All Cops Are Bastards: A.C.A.B. Reviewed

Based on Carlo Bonini's book, A.C.A.B. is a fictional film about Italian riot police. Rome resident Terry Daley assesses the veracity of this controversial portrait of a force mired in accusations of brutality and corruption

A banner was put up in the Curva Sud end of Roma football club’s stadium the other week. Italian ultras tend to express their feelings much more through the written word than with spontaneous chanting, especially with matters political, and this one had something to say about the police, the fans’ sworn enemy. It read: ‘Federico [Aldrovandi], Stefano [Cucchi], Gabriele [Sandri] and many others… A.C.A.B. isn’t a film’, referring to the deaths of those three young men at the hands of the police*, and the controversial movie of the same name. Shortly after ‘Bonino merda’ was raised in honour of Carlo Bonini, the author of the book on which the film is based. At Genoa v Napoli the same weekend another banner read: ‘Your career is beating up people in handcuffs, we’ve had enough with your abuse of power: infami!’ [‘Infame/i’ is a word that is notoriously hard to translate – it’s not ‘infamous’, Google translators. An ‘infame’ is a vicious expletive for the sort of person who acts in bad faith, who would look after your house while you were on holiday and sell all your possessions, drown your cat and take all your money.] Football fans up and down the country have been extremely vocal, after a fashion, in expressing their anger about this film, which they consider to be little more than propaganda for a brutal, repressive organ of the state. And even though none of them have seen it, nor will be going to see it, they’ve got a point.

In case you didn’t know, A.C.A.B. is an acronym for All Cops Are Bastards – a popular slogan across Europe, particularly among the far left/right and football ultras. It has huge currency in Italy, partly because Italians see the police as little more than slaves protecting a corrupt, unjust state, but also because instances of police brutality are legion. The Reparto Mobile (otherwise known as the La Celere, or Celerini – riot police, basically, charged with maintaining public order) are ones usually dishing out the hits, and it’s with them that we find ourselves, following their lives and work. It’s a pretty grim line of work too. We see them holding back protesting trade unionists from Sardinia from going to their demonstration in the capital; throwing people out of their homes on the council’s orders; standing on guard – and stopping a riot from furious, racist locals – as an illegal Romanian gypsy camp is destroyed following a rape; and fighting with rioting football fans. They deal with a hostile public, and are often at risk of attack: at the Occupy Rome marches in the autumn the police took a terrible hiding from a well-organised minority of protesters (many of whom were football ultras), who pelted them with rocks and set fire to police vans while officers were still inside. This all took place over several hours at Piazza San Giovanni, at the southern edge of the old city walls. The police, who have been subject to savage cuts in budget and pay themselves, were the target, while the parliament building – the nexus of everything that is wrong with this country – was left undisturbed. That says something about Italian society that I’m not quite sure I can articulate. But it’s depressing, all the same.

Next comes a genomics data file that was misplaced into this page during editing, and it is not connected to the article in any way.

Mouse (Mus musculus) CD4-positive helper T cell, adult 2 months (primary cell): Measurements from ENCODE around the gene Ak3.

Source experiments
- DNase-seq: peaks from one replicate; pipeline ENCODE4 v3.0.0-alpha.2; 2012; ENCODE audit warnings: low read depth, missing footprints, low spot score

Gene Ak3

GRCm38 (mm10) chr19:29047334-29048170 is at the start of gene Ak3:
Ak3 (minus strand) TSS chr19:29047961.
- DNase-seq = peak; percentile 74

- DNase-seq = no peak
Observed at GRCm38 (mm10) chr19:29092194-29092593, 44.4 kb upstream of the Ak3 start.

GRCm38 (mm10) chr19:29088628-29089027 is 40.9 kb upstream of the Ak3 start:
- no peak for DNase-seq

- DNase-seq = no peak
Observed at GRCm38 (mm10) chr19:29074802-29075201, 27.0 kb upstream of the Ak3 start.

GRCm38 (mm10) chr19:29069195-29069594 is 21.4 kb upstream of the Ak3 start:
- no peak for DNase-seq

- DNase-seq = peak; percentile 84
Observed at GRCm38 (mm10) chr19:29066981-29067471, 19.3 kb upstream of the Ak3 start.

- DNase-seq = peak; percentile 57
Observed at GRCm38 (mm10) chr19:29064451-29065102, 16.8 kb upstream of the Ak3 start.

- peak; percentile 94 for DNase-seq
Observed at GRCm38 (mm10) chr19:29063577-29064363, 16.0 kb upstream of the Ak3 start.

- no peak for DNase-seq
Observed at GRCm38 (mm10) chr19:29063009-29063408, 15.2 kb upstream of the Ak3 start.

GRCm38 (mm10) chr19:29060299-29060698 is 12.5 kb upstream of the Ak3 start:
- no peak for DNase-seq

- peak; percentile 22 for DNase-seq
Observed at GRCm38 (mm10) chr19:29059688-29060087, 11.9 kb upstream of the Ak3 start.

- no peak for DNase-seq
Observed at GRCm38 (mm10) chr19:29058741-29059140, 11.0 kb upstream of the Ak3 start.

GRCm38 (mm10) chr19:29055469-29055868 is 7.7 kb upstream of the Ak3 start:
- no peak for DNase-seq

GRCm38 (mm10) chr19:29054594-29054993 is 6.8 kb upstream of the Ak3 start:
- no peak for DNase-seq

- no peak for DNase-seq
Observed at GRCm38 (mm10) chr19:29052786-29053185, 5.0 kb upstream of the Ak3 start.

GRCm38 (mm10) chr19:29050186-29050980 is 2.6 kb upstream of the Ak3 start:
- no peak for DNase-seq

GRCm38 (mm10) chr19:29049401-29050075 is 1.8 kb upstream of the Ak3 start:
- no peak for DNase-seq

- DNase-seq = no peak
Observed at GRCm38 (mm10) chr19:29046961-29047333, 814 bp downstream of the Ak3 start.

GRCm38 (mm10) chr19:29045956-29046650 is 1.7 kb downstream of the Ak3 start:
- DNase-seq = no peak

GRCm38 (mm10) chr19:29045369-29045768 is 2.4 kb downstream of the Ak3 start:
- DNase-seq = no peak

Given all the aggravation a Celerino puts himself in line for, a certain type of person (poor, white, right wing and angry) gravitates towards the work, and the results are frequently not good for Joe Public. Beatings are common, and while football thugs looking for trouble are usually on the receiving end of a baton (and the first to complain about it), just as often complete innocents get the treatment. Recently Rome’s director of public prosecutions called for the arrest of officers who savagely beat Roma fan Stefano Gugliotta outside the Stadio Olimpico after the 2010 Italian Cup Final. Gugliotta was sat on his scooter when he was repeatedly struck and then arrested for trying to get away. Below is a video of the incident, which has been doing the rounds on YouTube.